How Far We've Come
2018’s midterm elections were a monumental moment for women. The first Native American woman, Sharice Davids, was voted into Congress. South Dakota has their first female governor, Kristi Noem, and Tennessee has their first female senator, Marsha Blackburn. And don’t forget that the first Palestinian-American, Rashida Tlaib, and Somali-American, Ilhan Omar, women were elected into Congress. Plus, Alexandria Ocasio-Cortez is the youngest woman to be elected to Congress at only 29 years old. It’s an exciting time, and it also has brought conversations to light about the disparity between the way we talk about women and men in government positions, especially when it concerns the way they dress.
Ocasio-Cortez was in her position as Congresswoman barely a week before she came under fire for the way she dresses. Reporter Eddie Scarry posted a photo on Twitter of Ocasio-Cortez with a caption that said “that jacket and coat don’t look like a girl who struggles” — a statement questioning Ocasio-Cortez’s authenticity in her democratic and socialist leanings.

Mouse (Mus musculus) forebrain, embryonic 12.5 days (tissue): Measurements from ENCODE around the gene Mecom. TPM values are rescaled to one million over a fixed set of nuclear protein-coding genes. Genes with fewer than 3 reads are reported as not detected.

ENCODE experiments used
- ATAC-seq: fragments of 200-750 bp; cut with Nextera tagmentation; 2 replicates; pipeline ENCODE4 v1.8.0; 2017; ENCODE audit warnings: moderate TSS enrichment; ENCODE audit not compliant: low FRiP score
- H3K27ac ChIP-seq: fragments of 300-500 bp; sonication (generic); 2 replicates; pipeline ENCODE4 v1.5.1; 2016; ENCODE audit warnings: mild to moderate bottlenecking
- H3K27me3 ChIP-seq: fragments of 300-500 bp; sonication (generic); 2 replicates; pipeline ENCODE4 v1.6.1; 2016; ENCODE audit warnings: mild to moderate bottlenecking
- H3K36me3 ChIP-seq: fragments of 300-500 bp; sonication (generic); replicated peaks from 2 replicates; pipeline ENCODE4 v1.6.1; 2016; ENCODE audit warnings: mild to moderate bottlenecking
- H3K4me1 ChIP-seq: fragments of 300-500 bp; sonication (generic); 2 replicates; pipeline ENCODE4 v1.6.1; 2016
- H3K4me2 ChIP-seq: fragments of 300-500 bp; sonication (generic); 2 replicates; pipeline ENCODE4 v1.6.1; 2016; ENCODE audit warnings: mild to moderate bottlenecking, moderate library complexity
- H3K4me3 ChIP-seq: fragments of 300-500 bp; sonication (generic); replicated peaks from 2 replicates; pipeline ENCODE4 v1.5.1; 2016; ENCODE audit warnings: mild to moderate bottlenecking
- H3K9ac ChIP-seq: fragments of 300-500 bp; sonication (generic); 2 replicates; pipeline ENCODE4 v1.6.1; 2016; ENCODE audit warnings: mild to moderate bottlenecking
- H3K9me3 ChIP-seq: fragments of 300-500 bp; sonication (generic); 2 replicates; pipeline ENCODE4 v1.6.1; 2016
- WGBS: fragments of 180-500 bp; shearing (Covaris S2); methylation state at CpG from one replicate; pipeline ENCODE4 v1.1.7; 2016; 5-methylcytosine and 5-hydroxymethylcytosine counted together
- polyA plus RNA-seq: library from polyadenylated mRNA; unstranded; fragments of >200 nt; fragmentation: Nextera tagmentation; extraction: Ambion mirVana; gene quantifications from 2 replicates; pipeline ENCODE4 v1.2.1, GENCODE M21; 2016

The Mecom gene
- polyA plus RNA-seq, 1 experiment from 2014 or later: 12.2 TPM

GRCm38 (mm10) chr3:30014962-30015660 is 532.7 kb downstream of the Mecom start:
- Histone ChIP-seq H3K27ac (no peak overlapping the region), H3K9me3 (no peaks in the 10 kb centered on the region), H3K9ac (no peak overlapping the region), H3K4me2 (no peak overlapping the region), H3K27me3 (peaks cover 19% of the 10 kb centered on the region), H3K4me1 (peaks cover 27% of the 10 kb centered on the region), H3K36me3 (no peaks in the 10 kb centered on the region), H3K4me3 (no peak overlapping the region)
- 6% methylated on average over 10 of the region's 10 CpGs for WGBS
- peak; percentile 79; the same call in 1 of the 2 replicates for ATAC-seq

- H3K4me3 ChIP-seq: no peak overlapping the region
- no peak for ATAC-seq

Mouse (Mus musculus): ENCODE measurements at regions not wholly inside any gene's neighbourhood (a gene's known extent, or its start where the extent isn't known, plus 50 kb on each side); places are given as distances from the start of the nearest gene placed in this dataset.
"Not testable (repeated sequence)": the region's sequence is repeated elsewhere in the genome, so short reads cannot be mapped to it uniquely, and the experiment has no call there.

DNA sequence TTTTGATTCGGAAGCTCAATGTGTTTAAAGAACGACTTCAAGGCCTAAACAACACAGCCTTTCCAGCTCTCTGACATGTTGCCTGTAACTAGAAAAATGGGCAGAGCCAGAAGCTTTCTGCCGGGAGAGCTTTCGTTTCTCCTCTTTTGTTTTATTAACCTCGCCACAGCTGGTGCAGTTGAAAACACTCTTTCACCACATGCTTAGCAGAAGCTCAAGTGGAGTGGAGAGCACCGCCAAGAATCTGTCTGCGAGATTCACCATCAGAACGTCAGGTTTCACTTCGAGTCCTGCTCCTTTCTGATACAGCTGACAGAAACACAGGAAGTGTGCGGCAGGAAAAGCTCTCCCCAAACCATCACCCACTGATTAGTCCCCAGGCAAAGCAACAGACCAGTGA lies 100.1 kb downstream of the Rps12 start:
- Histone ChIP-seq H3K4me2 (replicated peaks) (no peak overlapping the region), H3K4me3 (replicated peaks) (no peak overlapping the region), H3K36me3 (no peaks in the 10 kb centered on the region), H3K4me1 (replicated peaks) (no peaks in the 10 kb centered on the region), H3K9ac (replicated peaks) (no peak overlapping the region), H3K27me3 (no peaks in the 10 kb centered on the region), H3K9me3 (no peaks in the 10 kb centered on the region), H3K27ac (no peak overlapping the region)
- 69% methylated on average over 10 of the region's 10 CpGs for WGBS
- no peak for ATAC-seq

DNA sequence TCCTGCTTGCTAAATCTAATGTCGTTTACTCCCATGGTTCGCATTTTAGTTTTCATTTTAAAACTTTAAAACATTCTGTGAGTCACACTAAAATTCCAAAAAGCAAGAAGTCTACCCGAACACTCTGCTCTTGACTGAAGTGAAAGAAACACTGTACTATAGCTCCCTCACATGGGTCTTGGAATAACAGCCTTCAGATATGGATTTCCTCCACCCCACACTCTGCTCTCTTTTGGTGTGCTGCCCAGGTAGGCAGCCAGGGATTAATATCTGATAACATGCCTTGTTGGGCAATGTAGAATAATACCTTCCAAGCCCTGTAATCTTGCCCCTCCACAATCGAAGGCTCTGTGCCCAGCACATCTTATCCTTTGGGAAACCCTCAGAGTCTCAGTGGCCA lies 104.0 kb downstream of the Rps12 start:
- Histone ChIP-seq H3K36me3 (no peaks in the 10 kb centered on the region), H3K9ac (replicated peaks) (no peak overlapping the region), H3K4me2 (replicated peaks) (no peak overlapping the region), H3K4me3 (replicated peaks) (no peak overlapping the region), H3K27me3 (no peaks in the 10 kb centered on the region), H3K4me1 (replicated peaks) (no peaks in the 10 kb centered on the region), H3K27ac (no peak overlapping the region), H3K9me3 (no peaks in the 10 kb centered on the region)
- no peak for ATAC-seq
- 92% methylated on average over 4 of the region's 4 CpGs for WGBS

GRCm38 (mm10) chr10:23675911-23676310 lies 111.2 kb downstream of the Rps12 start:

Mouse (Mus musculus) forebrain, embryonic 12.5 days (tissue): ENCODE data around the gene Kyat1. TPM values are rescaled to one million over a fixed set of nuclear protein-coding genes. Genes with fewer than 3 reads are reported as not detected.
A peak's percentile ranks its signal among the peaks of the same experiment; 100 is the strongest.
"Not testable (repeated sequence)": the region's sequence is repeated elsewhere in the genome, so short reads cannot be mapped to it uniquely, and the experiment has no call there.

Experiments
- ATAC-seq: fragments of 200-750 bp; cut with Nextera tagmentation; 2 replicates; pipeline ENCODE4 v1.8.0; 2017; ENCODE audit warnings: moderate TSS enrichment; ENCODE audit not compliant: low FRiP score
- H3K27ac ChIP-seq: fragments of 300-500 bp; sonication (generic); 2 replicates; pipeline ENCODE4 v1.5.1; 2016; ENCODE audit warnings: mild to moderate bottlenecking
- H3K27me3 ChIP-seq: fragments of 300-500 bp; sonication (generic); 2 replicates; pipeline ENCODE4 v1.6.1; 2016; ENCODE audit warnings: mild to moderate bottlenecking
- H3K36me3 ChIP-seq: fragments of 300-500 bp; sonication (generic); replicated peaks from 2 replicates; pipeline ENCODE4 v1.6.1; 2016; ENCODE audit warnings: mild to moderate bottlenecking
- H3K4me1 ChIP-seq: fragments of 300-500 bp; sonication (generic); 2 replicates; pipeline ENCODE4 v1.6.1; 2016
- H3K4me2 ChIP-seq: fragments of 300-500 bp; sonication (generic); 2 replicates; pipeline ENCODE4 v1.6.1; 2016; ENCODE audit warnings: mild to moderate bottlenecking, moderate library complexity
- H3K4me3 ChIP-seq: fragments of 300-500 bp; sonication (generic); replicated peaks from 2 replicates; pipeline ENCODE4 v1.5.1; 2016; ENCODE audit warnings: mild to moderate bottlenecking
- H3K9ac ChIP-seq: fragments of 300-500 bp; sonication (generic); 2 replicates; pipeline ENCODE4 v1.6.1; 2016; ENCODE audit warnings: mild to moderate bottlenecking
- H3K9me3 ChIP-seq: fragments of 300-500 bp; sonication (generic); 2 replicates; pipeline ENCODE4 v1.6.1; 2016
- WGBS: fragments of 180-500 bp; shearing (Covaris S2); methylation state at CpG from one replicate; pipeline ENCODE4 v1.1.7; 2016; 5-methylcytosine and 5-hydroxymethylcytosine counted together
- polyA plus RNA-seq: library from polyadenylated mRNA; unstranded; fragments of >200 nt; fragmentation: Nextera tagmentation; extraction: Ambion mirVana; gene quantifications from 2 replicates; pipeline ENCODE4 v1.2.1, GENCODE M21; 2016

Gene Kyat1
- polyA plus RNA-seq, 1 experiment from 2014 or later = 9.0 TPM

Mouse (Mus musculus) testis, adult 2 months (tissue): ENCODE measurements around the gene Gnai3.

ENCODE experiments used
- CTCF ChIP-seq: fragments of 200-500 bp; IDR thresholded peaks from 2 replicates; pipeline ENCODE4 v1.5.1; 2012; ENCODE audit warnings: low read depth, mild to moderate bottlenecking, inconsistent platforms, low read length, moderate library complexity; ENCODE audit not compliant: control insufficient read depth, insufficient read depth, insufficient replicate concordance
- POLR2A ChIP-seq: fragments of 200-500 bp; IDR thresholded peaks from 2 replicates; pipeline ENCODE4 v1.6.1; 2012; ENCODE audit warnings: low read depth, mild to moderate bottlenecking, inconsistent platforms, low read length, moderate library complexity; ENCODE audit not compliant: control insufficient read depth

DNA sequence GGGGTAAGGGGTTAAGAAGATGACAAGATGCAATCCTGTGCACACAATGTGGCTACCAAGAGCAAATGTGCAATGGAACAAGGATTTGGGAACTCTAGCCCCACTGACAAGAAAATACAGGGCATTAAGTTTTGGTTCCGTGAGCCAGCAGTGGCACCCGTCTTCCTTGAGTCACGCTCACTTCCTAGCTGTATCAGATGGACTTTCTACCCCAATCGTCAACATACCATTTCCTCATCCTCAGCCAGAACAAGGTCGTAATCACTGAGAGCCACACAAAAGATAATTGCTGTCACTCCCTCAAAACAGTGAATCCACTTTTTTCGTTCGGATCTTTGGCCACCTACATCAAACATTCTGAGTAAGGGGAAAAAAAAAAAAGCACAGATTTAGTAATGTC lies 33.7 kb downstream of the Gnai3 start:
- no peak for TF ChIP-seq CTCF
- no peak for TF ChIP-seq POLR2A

It begs the question: what is a democratic and socialist Congresswoman supposed to wear? What style and price range are appropriate? Also, why weren’t people having this conversation about Paul Ryan’s suit jacket when he became the youngest speaker of the house? According to the stringent dress policies in Congress, there isn’t a lot of wiggle room to add any personal flair; Ocasio-Cortez’s outfit was perfectly reasonable.
Record numbers of women are participating in our government this year, and it is a thrilling piece of history to be a part of. Our hope is that the monumental work these women are doing isn’t eclipsed by unnecessary conversations about their blazer choice.